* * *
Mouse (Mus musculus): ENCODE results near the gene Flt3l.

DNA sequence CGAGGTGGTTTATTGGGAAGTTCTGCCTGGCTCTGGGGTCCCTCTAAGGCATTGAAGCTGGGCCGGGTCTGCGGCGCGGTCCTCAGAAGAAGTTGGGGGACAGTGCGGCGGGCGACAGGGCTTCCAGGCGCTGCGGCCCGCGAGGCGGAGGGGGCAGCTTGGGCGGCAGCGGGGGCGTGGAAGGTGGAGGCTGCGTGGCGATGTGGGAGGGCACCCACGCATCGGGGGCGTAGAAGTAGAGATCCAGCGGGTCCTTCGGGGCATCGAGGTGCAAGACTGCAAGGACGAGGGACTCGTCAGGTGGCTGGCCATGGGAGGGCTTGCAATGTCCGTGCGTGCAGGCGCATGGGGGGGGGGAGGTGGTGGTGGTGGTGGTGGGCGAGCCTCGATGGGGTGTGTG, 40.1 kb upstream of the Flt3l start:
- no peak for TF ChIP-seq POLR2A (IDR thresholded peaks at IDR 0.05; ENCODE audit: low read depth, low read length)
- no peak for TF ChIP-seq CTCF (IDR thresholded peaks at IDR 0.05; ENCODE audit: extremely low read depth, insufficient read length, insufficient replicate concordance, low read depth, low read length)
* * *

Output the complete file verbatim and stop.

Mouse (Mus musculus): ENCODE results near the gene Flt3l.

DNA sequence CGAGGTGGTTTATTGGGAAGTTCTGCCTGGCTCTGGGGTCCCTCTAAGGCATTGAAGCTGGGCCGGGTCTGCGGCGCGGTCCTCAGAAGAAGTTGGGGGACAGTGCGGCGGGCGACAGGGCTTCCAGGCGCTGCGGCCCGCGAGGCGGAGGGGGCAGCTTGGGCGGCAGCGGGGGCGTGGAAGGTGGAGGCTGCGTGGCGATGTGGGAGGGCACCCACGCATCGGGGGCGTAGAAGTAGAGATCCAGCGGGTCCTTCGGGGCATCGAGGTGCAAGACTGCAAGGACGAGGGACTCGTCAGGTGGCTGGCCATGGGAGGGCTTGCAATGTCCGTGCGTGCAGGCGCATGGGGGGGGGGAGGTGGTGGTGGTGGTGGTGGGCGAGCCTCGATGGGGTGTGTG, 40.1 kb upstream of the Flt3l start:
- no peak for TF ChIP-seq POLR2A (IDR thresholded peaks at IDR 0.05; ENCODE audit: low read depth, low read length)
- no peak for TF ChIP-seq CTCF (IDR thresholded peaks at IDR 0.05; ENCODE audit: extremely low read depth, insufficient read length, insufficient replicate concordance, low read depth, low read length)